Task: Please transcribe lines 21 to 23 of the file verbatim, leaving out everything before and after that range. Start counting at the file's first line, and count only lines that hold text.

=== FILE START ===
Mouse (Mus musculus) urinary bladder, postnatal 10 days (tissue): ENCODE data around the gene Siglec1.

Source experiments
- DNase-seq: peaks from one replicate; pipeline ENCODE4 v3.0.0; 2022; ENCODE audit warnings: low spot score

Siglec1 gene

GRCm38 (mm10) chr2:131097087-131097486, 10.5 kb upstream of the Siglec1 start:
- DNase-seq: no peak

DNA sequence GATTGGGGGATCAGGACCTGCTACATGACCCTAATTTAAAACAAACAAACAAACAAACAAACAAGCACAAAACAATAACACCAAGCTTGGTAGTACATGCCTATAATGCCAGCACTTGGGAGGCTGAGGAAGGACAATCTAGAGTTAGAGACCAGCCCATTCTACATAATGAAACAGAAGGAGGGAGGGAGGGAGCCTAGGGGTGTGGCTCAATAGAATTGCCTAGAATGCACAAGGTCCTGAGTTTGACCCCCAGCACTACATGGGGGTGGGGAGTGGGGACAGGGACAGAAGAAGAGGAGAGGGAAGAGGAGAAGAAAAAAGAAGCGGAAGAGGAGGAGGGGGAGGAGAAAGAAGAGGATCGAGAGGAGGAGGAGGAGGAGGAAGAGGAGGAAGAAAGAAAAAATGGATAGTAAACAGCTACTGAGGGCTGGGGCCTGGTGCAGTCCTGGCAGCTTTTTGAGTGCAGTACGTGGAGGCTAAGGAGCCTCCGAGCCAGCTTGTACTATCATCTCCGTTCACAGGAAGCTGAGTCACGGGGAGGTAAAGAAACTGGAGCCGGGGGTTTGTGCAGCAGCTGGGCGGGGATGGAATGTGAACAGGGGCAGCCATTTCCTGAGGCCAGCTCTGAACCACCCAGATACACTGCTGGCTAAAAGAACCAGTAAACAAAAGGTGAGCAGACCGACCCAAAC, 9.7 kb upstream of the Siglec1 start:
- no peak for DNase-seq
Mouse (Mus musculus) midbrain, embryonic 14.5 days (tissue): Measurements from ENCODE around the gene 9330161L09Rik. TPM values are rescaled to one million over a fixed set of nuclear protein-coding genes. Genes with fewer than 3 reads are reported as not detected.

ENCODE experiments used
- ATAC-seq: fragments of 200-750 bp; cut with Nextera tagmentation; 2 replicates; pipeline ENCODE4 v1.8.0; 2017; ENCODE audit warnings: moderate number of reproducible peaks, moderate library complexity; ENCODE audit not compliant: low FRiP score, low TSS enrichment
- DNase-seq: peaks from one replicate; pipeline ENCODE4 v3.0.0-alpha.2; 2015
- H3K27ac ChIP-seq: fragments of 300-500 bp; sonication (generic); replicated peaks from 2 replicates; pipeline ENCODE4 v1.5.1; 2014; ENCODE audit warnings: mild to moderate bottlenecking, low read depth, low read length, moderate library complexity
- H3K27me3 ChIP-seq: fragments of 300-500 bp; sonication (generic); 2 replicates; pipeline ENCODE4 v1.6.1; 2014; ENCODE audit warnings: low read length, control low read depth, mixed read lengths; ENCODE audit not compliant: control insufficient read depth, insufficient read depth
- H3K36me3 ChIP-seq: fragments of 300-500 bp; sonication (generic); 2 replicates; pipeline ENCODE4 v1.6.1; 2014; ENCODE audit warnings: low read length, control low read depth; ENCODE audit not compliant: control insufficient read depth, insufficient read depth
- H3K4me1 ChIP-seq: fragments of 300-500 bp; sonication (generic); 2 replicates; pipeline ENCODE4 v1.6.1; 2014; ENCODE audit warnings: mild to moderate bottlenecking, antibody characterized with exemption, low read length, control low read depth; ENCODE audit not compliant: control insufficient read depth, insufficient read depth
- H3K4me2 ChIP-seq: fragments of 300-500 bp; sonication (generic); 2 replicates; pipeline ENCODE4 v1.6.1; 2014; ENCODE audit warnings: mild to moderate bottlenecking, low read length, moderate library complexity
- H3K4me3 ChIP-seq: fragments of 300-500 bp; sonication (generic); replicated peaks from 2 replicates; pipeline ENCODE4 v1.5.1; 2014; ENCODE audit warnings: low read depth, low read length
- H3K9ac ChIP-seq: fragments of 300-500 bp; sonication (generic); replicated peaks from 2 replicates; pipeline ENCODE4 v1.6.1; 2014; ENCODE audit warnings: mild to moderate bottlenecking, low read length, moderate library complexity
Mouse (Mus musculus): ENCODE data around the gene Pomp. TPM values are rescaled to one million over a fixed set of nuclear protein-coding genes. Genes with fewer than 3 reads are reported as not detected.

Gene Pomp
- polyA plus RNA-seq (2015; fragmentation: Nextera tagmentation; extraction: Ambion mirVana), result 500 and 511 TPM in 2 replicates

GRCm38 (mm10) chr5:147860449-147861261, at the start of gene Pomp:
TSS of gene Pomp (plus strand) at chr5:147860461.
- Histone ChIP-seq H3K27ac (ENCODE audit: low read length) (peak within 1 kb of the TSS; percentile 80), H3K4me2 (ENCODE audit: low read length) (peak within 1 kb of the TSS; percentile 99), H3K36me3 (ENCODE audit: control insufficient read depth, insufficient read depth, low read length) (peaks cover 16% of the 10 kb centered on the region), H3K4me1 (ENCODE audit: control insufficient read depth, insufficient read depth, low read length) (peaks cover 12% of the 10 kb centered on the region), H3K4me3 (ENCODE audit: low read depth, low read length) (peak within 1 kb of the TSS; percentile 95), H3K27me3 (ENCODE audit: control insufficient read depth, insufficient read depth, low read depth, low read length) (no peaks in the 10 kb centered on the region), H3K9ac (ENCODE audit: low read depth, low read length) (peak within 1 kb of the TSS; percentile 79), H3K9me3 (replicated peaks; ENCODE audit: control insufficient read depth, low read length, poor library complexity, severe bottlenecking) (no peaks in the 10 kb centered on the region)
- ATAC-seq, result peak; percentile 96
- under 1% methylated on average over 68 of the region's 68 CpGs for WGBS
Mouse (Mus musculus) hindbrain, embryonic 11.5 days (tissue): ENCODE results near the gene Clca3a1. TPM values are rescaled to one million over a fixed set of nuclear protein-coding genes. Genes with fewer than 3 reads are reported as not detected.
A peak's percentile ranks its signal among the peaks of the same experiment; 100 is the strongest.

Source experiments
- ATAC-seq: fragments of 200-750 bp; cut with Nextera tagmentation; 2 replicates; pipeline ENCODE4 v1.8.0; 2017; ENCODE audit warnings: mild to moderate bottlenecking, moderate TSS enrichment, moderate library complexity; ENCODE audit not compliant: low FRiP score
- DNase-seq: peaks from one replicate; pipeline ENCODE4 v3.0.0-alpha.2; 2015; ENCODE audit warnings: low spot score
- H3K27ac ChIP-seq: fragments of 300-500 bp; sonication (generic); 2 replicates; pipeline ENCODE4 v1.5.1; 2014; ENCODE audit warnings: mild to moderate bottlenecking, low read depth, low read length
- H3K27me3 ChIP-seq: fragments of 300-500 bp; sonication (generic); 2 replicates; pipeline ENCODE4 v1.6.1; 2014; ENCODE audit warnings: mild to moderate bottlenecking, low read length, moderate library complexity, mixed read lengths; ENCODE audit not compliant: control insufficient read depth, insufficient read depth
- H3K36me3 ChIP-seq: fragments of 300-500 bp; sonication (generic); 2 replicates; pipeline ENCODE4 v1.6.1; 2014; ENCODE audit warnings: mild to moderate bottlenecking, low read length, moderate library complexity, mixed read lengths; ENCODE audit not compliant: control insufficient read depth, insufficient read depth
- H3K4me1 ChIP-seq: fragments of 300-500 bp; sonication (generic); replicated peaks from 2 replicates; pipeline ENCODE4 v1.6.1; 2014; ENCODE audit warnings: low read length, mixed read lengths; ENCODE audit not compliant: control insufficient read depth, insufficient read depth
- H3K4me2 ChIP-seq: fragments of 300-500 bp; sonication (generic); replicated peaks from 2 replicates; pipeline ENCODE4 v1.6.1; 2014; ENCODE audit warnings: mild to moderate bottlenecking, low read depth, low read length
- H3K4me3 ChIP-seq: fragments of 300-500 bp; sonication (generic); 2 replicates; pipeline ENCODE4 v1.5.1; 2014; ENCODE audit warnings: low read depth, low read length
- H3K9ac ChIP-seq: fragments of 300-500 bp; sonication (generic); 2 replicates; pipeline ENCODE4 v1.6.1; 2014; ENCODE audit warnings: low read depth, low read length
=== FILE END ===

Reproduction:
Gene Pomp
- polyA plus RNA-seq (2015; fragmentation: Nextera tagmentation; extraction: Ambion mirVana), result 500 and 511 TPM in 2 replicates

GRCm38 (mm10) chr5:147860449-147861261, at the start of gene Pomp: